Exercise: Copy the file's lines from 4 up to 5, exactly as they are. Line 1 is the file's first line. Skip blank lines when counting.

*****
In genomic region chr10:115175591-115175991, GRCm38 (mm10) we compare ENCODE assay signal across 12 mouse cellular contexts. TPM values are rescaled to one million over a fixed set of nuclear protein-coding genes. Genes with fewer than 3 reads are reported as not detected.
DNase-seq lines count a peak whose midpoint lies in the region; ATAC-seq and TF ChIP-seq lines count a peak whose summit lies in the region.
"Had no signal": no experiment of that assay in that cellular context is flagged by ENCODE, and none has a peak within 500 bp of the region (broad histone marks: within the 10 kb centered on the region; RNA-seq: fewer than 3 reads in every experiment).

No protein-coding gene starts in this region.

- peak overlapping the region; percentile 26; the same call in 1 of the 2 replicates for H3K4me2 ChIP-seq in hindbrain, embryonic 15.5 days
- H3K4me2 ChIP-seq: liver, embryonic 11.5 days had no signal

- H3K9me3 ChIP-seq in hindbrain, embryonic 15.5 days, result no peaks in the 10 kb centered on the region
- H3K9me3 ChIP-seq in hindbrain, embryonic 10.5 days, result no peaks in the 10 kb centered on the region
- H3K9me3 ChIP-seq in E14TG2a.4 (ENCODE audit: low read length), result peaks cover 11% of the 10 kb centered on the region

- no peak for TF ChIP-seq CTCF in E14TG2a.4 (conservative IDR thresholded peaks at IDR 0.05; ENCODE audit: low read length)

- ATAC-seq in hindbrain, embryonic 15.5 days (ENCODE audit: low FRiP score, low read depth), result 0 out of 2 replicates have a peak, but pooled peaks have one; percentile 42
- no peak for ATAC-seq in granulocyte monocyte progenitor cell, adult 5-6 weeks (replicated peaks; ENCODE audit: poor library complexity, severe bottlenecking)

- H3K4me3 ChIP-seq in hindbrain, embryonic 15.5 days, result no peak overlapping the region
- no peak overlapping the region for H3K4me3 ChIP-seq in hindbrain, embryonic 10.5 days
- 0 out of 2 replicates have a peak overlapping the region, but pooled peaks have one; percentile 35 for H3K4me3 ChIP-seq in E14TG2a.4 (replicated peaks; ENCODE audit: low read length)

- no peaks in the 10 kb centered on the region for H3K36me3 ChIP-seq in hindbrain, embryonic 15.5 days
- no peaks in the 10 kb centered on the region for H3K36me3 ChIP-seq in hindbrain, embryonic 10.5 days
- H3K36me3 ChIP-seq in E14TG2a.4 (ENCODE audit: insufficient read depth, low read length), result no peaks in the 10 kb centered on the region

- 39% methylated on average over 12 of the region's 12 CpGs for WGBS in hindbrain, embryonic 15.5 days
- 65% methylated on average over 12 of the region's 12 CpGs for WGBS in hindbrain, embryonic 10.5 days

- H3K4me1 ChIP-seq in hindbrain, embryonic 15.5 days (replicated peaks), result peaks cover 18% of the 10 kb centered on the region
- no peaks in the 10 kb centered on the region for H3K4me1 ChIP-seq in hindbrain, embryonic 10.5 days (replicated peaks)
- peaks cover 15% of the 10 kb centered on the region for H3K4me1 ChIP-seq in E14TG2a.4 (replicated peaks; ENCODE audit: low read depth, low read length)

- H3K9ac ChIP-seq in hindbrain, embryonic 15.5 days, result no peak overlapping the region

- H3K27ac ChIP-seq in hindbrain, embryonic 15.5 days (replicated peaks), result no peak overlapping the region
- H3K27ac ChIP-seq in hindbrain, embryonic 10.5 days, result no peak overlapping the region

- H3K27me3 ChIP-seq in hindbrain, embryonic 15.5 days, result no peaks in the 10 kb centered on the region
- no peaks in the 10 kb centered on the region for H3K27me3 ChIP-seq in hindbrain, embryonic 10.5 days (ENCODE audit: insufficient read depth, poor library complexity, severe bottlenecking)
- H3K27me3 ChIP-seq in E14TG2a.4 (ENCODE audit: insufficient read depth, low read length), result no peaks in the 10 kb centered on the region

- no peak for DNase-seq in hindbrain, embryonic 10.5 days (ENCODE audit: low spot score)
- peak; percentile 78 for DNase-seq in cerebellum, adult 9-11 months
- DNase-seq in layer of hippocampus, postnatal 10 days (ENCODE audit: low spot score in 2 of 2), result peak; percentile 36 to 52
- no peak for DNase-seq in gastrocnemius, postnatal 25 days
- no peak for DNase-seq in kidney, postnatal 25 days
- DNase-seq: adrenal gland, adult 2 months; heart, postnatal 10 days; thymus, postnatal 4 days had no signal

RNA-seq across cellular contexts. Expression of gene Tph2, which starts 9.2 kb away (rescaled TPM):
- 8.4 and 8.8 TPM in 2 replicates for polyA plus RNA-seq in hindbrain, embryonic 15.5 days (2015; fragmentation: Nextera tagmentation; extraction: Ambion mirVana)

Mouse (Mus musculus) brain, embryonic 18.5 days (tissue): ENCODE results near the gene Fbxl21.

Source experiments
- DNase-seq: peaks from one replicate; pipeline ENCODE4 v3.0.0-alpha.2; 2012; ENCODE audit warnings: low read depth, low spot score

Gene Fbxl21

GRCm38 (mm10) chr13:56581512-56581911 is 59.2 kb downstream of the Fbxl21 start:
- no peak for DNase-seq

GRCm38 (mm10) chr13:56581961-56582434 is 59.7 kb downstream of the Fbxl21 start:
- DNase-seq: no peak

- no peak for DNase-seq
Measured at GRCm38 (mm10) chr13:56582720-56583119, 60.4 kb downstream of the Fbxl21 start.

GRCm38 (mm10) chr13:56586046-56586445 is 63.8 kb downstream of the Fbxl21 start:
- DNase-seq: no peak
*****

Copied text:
No protein-coding gene starts in this region.

- peak overlapping the region; percentile 26; the same call in 1 of the 2 replicates for H3K4me2 ChIP-seq in hindbrain, embryonic 15.5 days